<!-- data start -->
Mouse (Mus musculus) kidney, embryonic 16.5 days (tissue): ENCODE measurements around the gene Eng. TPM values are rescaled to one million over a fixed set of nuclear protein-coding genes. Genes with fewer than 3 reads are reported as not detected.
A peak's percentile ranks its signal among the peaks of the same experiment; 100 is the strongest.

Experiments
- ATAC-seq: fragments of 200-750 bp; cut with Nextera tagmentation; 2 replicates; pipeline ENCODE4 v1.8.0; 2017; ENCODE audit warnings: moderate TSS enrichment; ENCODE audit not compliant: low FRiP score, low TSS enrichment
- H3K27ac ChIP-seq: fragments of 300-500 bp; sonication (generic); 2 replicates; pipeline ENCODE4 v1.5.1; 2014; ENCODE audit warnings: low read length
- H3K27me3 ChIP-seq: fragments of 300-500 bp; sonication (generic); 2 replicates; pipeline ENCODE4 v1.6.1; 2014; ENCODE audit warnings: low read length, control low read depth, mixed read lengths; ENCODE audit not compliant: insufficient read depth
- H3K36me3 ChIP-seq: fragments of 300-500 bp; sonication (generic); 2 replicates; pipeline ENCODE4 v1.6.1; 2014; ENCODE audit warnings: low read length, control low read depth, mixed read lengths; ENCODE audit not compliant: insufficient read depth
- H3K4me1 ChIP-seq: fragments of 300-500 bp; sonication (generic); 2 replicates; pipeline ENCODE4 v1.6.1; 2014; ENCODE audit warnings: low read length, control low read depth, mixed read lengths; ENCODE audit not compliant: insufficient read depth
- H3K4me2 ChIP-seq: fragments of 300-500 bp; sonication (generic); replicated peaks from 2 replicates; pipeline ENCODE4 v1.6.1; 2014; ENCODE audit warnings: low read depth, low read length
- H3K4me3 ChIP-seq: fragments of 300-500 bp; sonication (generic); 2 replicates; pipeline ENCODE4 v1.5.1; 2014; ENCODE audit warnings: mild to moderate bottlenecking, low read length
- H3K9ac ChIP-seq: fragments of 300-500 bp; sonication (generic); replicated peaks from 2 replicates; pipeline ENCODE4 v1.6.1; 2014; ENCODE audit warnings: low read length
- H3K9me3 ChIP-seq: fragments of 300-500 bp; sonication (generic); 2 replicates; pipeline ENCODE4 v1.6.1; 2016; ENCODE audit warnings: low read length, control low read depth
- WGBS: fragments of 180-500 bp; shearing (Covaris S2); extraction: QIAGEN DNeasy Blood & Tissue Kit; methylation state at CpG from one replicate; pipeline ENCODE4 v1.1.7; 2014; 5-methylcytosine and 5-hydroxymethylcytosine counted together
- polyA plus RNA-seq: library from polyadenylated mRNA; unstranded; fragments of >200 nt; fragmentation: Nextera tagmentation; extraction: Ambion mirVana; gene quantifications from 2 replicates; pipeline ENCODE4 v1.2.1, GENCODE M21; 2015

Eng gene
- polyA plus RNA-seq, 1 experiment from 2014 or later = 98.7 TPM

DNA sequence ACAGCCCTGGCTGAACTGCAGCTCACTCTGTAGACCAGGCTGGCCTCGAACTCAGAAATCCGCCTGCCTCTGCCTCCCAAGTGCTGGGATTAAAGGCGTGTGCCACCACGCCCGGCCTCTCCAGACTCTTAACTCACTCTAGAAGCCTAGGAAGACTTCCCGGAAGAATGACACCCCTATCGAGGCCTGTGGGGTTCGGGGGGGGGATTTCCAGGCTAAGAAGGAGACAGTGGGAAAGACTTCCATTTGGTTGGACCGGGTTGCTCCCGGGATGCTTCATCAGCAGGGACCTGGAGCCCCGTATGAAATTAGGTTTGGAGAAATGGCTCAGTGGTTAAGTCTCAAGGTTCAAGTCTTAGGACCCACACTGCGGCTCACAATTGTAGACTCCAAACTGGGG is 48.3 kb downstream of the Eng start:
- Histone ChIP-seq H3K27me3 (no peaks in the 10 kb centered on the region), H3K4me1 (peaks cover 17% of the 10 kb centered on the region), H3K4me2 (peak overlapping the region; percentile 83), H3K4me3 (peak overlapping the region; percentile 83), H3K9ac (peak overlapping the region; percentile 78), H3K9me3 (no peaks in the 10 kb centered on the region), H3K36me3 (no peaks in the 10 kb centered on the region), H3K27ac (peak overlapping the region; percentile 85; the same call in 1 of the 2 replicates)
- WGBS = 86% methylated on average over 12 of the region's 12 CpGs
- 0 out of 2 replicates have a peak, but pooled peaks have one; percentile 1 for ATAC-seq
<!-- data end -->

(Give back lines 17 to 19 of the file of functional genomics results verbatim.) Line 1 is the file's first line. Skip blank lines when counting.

DNA sequence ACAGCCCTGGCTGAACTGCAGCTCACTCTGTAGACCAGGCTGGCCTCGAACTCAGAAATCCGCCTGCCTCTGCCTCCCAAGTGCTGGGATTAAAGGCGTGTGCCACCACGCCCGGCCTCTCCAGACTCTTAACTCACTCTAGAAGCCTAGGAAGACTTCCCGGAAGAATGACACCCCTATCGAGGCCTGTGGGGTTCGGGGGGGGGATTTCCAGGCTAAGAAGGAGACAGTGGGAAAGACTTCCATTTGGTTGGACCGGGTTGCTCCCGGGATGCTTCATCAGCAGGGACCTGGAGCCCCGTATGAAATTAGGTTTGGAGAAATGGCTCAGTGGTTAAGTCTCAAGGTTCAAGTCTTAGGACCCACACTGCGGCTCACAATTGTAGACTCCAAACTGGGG is 48.3 kb downstream of the Eng start:
- Histone ChIP-seq H3K27me3 (no peaks in the 10 kb centered on the region), H3K4me1 (peaks cover 17% of the 10 kb centered on the region), H3K4me2 (peak overlapping the region; percentile 83), H3K4me3 (peak overlapping the region; percentile 83), H3K9ac (peak overlapping the region; percentile 78), H3K9me3 (no peaks in the 10 kb centered on the region), H3K36me3 (no peaks in the 10 kb centered on the region), H3K27ac (peak overlapping the region; percentile 85; the same call in 1 of the 2 replicates)
- WGBS = 86% methylated on average over 12 of the region's 12 CpGs